Every year, more than half a million Americans visit the emergency room for kidney stone problems. In most cases, the stones eventually pass out of the body on their own, but the process can be excruciatingly painful.
Researchers at MIT and Massachusetts General Hospital have now devised a potential treatment that could make passing kidney stones faster and less painful. They have identified a combination of two drugs that relax the walls of the ureter—the tube that connects the kidneys to the bladder—and can be delivered directly to the ureter with a catheter-like instrument.
Relaxing the ureter could help stones move through the tube more easily, the researchers say.
"We think this could significantly impact kidney stone disease, which affects millions of people," says Michael Cima, the David H. Koch Professor of Engineering in MIT's Department of Materials Science and Engineering, and the senior author of the study.
This kind of treatment could also make it easier and less painful to insert stents into the ureter, which is sometimes done after a kidney stone is passed, to prevent the tube from becoming blocked or collapsing.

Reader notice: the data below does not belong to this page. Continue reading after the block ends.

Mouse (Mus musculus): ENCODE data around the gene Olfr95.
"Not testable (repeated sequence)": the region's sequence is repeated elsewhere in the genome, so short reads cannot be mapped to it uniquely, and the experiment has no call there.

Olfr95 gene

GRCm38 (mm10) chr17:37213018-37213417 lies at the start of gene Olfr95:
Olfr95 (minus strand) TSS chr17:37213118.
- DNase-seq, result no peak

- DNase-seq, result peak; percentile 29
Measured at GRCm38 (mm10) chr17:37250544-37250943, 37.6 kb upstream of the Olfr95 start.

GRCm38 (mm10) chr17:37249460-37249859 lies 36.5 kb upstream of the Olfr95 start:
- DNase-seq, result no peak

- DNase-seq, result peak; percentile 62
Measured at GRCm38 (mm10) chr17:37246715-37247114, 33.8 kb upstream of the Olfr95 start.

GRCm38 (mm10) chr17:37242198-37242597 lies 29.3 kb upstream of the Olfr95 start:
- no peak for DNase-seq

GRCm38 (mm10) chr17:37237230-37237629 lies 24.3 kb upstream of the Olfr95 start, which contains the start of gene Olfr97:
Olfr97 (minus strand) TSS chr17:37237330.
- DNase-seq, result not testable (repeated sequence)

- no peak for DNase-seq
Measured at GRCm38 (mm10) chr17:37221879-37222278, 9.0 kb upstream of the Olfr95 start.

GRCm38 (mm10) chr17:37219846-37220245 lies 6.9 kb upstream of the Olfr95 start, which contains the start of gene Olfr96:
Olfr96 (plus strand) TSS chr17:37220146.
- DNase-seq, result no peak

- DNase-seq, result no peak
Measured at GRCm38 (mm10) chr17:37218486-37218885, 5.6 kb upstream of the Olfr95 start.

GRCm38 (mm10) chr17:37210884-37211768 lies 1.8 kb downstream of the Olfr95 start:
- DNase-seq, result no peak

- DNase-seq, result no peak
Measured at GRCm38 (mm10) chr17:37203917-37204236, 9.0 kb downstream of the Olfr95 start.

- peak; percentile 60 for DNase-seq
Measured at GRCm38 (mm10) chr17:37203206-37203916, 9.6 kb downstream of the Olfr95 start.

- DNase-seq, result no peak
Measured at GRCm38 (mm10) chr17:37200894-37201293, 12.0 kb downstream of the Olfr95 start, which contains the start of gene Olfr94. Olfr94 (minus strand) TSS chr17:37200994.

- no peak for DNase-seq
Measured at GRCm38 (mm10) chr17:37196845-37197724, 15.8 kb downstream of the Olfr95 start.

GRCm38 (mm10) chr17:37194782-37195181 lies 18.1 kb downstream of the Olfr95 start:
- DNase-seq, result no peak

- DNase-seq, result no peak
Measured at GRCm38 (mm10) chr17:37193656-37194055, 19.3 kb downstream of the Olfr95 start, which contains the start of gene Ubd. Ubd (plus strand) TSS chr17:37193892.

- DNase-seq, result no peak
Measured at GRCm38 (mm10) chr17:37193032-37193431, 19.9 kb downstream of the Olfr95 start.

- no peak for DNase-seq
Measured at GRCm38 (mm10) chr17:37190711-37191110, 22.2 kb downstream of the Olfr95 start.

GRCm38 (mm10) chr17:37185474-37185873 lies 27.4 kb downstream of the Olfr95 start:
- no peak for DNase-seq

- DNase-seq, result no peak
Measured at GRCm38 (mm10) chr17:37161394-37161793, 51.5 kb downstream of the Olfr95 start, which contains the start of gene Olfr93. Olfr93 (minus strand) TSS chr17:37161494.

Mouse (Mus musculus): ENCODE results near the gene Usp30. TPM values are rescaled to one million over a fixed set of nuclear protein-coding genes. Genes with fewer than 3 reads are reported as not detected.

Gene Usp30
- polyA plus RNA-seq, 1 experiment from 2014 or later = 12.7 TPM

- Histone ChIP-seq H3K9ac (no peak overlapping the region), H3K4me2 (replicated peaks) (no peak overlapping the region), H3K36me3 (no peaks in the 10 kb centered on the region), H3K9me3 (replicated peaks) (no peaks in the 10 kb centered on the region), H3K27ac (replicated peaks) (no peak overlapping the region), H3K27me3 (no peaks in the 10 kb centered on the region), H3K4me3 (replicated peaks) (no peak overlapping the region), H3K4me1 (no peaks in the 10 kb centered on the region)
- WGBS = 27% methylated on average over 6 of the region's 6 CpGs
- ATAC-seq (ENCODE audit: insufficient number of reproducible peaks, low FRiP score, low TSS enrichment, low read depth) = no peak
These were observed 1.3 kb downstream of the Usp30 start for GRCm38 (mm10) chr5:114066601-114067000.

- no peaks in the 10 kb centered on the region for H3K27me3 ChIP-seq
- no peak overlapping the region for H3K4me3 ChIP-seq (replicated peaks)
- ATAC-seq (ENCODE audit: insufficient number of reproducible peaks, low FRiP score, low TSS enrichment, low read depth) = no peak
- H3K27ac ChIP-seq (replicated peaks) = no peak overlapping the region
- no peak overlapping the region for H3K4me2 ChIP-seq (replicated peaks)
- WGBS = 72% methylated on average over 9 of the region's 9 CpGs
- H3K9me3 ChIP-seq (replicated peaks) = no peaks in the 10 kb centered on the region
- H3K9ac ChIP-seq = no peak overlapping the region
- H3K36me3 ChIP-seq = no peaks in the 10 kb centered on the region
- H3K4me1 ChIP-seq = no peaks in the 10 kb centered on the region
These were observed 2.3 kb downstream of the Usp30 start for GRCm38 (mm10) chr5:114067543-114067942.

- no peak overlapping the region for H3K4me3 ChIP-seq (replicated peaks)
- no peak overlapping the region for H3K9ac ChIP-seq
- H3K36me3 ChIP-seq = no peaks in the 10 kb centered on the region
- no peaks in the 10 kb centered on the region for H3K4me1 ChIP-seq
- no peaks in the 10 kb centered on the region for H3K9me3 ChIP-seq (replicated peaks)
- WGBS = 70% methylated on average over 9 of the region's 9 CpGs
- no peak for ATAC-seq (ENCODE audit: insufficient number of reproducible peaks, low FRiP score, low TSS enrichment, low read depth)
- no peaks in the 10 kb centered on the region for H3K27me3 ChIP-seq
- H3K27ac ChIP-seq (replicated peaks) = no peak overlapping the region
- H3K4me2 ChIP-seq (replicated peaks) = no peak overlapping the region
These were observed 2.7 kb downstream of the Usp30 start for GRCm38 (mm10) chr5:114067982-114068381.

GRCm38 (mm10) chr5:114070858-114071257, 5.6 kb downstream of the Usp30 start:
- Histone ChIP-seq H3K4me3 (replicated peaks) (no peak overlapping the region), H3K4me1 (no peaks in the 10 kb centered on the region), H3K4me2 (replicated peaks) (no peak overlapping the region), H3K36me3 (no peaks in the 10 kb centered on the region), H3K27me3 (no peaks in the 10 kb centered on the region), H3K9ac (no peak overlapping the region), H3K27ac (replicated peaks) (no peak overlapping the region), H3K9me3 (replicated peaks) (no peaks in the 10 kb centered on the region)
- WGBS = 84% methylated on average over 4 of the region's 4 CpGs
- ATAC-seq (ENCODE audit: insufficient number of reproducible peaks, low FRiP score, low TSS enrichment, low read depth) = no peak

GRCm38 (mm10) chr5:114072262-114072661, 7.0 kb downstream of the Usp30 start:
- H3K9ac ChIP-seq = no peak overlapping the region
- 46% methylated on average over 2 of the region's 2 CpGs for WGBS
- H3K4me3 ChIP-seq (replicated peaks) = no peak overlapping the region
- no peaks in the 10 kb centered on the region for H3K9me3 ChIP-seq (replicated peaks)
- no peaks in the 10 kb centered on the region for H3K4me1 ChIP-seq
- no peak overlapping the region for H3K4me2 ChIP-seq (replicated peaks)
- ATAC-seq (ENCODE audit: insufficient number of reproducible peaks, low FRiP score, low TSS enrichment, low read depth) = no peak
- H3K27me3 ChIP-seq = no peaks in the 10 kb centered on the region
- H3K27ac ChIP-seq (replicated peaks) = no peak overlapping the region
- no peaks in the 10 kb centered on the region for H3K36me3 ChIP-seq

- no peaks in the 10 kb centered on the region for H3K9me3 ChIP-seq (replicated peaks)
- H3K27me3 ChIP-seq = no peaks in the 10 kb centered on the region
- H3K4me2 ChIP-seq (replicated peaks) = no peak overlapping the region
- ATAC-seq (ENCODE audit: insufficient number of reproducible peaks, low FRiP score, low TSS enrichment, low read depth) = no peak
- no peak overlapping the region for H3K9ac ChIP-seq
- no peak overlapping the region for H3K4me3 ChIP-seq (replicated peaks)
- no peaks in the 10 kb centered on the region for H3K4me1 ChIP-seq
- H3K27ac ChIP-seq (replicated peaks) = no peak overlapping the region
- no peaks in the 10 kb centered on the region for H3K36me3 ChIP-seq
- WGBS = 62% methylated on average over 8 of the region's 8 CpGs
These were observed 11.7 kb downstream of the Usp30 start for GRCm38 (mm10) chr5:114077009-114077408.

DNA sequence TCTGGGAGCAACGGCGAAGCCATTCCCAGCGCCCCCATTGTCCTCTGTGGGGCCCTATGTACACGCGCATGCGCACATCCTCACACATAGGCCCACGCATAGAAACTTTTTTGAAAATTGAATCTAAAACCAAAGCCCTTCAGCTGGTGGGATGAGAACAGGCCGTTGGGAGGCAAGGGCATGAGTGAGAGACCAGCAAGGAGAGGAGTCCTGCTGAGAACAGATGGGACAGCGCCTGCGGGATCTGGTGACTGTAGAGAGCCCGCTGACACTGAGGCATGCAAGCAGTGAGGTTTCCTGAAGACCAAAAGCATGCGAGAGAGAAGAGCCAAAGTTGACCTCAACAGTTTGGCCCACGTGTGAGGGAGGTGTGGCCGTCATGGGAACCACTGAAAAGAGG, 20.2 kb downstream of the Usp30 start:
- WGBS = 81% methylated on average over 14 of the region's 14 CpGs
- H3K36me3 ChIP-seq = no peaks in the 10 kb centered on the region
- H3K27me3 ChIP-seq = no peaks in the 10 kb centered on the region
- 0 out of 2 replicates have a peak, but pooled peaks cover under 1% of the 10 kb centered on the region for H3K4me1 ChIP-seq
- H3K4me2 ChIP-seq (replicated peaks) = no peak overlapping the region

Christopher Lee, a recent PhD recipient in the Harvard-MIT Division of Health Sciences and Technology, is the lead author of the study, which appears today in Nature Biomedical Engineering.
Local drug delivery
Kidney stones are made from hard crystals that accumulate in the kidneys when there is too much solid waste in the urine and not enough liquid to wash it out. It is estimated that about one in 10 people will have a kidney stone at some point in their lives.
Several years ago, Cima and Brian Eisner, who co-directs the Kidney Stone Program at MGH and is also an author of the paper, began thinking about ways to improve the treatment of kidney stones. While some larger stones require surgery, the usual treatment plan is simply to wait for the stones to pass, which takes an average of 10 days. Patients are given painkillers as well as an oral medication that is meant to help relax the ureter, but studies have offered conflicting evidence on whether this drug actually helps. (There are no FDA-approved oral therapies for kidney stones and ureteral dilation.)
Cima and Eisner thought that delivering a muscle relaxant directly to the ureter might offer a better alternative. Most of the pain from passing a kidney stone arises from cramps and inflammation in the ureter as the stones pass through the narrow tube, so relaxing the muscles surrounding the tube could help ease this passage.
Around this time, Lee, then a new student in MIT's Health Sciences and Technology program, met with Cima to discuss possible thesis projects and became interested in pursuing a kidney stone treatment.